We were done soon as well, and I asked, “What’s next?”
“I’ve got to find a way to salvage the evening,” he said under his breath as I tried to hoist myself up in his truck for the second time, only making it halfway on the first attempt, hanging there like Hans Gruber for a few moments. Another attempt and I was in the seat next to my companion for the evening, who had resumed his bad habit of yawning.
We hung a right onto Washington Center and wended our way down to one of the seediest places in the city, and that’s saying something. It was an Off Track Betting Center, housed in what was once a cafeteria-style restaurant. The lot was littered with bottles, smashed cigarette packs, and old cars, some held together with duct tape, Bondo, or both.
If the outside was bad, the inside was worse. It was sparsely furnished with a few sets of long tables and chairs, the walls were painted a dismal mauve, and somehow the stench of poorly prepared food still hung in the dank air. Maybe enough of it had spilled onto the hideous blue and green swirl patterned carpet. There was a counter where bets were placed, and a bank of televisions on the opposite wall, showing races and sporting events of every kind on dusty screens.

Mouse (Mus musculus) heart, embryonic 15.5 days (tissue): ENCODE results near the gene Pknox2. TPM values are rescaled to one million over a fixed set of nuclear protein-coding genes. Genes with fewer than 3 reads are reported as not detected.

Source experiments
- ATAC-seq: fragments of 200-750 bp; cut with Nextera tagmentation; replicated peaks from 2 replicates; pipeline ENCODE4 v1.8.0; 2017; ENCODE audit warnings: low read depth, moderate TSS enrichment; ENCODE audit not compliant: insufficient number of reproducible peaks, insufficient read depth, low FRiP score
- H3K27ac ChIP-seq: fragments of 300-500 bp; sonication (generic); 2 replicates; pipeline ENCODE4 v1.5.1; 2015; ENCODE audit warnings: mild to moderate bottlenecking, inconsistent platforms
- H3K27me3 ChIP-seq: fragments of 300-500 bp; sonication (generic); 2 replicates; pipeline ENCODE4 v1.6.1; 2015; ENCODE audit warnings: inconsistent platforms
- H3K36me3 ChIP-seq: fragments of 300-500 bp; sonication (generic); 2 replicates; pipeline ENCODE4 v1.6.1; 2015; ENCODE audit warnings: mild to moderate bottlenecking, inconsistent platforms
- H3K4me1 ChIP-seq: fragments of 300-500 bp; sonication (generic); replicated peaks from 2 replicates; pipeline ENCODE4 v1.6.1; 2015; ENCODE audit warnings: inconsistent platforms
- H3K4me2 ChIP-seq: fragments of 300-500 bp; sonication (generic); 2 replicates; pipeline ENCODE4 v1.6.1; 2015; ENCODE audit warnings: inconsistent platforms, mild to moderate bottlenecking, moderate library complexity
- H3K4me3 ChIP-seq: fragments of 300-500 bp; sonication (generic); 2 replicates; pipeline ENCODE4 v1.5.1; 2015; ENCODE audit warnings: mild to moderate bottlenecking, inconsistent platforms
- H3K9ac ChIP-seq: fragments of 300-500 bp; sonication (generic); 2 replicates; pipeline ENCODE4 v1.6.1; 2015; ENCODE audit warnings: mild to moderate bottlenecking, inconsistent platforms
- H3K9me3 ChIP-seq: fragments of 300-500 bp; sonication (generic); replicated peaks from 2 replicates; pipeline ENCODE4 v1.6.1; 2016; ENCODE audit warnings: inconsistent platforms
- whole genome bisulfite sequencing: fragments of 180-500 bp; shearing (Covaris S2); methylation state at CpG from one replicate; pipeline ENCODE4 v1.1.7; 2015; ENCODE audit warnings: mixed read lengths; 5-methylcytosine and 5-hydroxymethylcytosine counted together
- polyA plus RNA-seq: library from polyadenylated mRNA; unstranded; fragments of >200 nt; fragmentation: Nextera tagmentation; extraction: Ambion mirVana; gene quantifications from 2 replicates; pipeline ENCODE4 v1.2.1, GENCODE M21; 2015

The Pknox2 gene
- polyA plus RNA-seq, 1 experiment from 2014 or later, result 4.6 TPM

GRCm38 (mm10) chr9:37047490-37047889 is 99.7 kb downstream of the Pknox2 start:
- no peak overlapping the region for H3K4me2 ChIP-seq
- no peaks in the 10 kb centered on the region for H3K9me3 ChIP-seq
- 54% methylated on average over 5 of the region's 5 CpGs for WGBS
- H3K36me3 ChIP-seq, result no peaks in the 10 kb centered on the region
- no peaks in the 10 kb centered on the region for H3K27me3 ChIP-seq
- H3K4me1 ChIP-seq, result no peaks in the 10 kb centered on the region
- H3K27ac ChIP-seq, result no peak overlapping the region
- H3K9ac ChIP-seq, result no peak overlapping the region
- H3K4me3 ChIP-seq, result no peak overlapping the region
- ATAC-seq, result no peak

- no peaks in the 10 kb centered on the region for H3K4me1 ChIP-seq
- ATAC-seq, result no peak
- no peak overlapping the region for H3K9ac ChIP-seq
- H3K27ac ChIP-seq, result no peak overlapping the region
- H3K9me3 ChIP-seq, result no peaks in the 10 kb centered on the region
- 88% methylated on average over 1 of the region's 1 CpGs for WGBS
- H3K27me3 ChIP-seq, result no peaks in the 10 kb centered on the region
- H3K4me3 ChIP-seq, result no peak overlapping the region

Shane went up to bet on something. To this day I’m not sure what. I didn’t ask. He came back with a couple of watered down sodas. I sipped mine, watched the other occupants of the hall, and heard him bitch about losing a lot of money for a good solid hour.
The only people having any luck at all were a group of Amish. There were four couples and their driver, a droopy little man with messy white hair, huge aviator glasses, dressed head to toe in blue fleece.
The Amish men would go up, bet, win, and apply their new loot to rolls of money as big as Christmas oranges. They then would return to their wives, who offered encouragement or even advice to their husbands, and the cycle would start all over again. While the men were away, one of the wives noticed me staring. I waved, and then they all waved back. They were lovely, cool and calm, their dresses in crisp shades of mint, periwinkle, coral, and shell pink. Something clean for my eyes to rest on in such a grubby setting.
After yet another loss of funds, my escort proclaimed that we were leaving. Walking out into the pitch black night, in that neighborhood, I wondered what he would do if we were suddenly beset by ne’er do wells. I sized him up as he strode angrily to his truck and figured I was probably on my own, which was not a pleasant feeling.